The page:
Wholegrain rye is health-beneficial, but intensive and bitter flavour of rye foods, supposedly caused by specific phenolic compounds and small peptides, restricts its use. The aim was to study the stability and sensory quality of rye grain fractions in relation to their chemical composition. In addition to distinctive sensory and chemical properties of wholegrain flour, endosperm-rich fraction and two differently prepared brans, the rye fractions had differences in their stability. The endosperm fraction had the poorest stability and mildest flavour. The rancid flavour was related to free fatty acids. The bran, intense and bitter in flavour, but more stable, had the highest content of phenolic compounds. The high content of phenolic compounds of bran contributing to its bitterness probably also improved its stability by reducing the formation of flavour-active lipid-derived oxidation products. Stability of the rye bran made by an air-classification process was inferior to the bran made by a conventional sieving process, despite similar content of phenolic compounds. Changes in the development rate of rancidity and intensity of flavour were faster in the air-classified than in the sieved bran. This could be due to different microstructure and particle size of the brans, influencing oxidation susceptibility.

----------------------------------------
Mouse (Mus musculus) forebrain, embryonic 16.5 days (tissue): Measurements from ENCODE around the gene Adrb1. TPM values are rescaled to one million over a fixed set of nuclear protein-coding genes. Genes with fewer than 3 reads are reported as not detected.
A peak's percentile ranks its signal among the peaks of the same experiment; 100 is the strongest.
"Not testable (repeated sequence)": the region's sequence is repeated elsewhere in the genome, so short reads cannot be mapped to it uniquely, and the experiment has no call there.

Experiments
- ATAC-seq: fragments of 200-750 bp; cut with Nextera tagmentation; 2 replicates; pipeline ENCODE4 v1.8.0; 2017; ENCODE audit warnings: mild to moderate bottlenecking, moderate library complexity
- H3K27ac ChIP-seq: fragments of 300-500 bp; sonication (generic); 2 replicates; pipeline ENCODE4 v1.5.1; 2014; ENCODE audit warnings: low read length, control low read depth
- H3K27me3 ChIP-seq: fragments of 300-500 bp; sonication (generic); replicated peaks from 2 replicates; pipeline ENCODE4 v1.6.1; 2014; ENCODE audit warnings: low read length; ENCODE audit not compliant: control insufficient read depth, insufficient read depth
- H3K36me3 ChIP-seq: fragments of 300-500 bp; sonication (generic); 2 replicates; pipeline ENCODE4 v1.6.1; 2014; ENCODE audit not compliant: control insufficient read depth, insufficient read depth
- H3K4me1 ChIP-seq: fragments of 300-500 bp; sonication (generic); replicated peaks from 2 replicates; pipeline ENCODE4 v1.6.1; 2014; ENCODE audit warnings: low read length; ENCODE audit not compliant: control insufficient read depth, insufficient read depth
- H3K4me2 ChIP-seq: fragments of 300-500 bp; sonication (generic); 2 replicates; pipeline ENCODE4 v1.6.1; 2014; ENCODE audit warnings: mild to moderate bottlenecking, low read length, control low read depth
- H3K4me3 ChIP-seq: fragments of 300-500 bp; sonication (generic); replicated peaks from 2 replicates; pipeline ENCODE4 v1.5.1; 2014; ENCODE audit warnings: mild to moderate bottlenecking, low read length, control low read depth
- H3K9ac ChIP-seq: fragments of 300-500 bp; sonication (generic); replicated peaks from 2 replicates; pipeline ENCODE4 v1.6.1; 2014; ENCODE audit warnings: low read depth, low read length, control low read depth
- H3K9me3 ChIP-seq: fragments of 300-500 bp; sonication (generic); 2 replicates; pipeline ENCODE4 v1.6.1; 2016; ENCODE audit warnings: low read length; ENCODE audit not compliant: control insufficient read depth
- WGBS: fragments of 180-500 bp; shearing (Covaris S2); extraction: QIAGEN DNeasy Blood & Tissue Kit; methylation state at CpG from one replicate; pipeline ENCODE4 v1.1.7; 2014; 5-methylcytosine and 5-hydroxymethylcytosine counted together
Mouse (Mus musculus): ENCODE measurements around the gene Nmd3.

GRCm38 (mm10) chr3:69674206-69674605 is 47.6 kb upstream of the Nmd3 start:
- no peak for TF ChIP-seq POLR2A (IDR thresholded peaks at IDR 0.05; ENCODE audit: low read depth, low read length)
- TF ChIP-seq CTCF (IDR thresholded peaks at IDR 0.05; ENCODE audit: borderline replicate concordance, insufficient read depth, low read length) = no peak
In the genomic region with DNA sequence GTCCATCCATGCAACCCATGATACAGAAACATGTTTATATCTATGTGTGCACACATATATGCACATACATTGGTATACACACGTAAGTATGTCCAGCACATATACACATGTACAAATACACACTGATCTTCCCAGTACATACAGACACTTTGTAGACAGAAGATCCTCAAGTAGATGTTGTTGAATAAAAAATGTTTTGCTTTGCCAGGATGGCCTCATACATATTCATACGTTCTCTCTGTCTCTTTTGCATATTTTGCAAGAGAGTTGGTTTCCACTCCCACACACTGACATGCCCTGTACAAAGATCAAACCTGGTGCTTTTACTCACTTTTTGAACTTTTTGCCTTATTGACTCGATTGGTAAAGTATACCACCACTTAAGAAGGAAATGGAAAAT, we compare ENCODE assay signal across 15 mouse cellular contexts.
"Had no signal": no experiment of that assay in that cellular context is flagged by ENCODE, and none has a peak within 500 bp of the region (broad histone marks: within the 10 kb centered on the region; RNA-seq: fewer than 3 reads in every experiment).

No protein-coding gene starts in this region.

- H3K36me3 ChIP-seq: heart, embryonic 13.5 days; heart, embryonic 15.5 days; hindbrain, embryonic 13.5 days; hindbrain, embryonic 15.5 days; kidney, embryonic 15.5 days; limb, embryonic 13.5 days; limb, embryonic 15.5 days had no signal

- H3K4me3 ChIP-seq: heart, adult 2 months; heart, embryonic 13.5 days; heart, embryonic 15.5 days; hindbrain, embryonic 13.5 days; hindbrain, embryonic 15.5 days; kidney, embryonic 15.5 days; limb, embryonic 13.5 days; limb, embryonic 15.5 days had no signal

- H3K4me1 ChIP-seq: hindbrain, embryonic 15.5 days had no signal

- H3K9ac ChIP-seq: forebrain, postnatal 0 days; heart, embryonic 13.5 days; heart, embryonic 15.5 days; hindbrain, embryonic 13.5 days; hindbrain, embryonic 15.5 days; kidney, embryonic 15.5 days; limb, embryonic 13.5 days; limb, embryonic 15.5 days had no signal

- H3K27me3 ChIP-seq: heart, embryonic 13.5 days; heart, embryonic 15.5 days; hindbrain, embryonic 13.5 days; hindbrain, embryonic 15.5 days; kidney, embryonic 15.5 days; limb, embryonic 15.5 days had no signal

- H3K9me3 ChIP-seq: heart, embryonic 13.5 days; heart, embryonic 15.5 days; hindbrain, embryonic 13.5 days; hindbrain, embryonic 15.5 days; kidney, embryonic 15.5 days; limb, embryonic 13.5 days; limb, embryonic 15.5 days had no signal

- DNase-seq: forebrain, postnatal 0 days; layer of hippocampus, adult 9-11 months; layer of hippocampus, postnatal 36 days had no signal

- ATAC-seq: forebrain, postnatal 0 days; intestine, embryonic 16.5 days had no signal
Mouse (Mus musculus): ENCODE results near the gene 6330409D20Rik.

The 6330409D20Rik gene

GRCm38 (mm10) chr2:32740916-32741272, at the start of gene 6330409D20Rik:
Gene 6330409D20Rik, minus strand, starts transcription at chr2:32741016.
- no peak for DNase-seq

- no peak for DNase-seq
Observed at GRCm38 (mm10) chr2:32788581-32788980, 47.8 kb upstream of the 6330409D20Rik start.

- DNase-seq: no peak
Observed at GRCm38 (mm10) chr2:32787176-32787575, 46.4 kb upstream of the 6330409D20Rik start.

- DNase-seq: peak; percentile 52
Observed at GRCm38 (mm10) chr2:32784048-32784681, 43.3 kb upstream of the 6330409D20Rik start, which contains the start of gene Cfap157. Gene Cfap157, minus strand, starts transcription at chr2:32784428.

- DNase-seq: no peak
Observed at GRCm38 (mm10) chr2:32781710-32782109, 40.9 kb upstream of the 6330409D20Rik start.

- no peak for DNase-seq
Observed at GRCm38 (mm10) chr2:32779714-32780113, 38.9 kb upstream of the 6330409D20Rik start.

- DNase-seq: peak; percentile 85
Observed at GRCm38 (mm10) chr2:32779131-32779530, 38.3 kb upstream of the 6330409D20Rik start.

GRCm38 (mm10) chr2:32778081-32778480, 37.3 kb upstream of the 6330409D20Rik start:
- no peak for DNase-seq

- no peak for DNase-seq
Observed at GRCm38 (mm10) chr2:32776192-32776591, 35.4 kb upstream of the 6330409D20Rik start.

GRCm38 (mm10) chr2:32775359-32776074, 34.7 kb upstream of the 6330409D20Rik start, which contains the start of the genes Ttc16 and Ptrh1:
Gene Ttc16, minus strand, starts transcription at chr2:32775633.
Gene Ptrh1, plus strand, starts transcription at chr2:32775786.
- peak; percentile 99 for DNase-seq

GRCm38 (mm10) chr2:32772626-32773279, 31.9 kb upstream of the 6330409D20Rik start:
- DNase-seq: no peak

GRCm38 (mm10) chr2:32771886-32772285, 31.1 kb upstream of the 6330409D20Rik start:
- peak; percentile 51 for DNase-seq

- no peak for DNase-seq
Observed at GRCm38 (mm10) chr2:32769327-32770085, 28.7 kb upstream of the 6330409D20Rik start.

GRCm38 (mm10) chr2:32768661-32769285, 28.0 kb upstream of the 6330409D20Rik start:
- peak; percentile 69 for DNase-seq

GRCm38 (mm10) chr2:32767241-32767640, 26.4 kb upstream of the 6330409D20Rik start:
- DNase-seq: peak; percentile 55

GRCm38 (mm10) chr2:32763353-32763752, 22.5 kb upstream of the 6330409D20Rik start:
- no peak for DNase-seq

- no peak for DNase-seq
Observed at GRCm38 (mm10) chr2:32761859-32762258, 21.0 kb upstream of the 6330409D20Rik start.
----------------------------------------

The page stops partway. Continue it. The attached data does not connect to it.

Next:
- chemical composition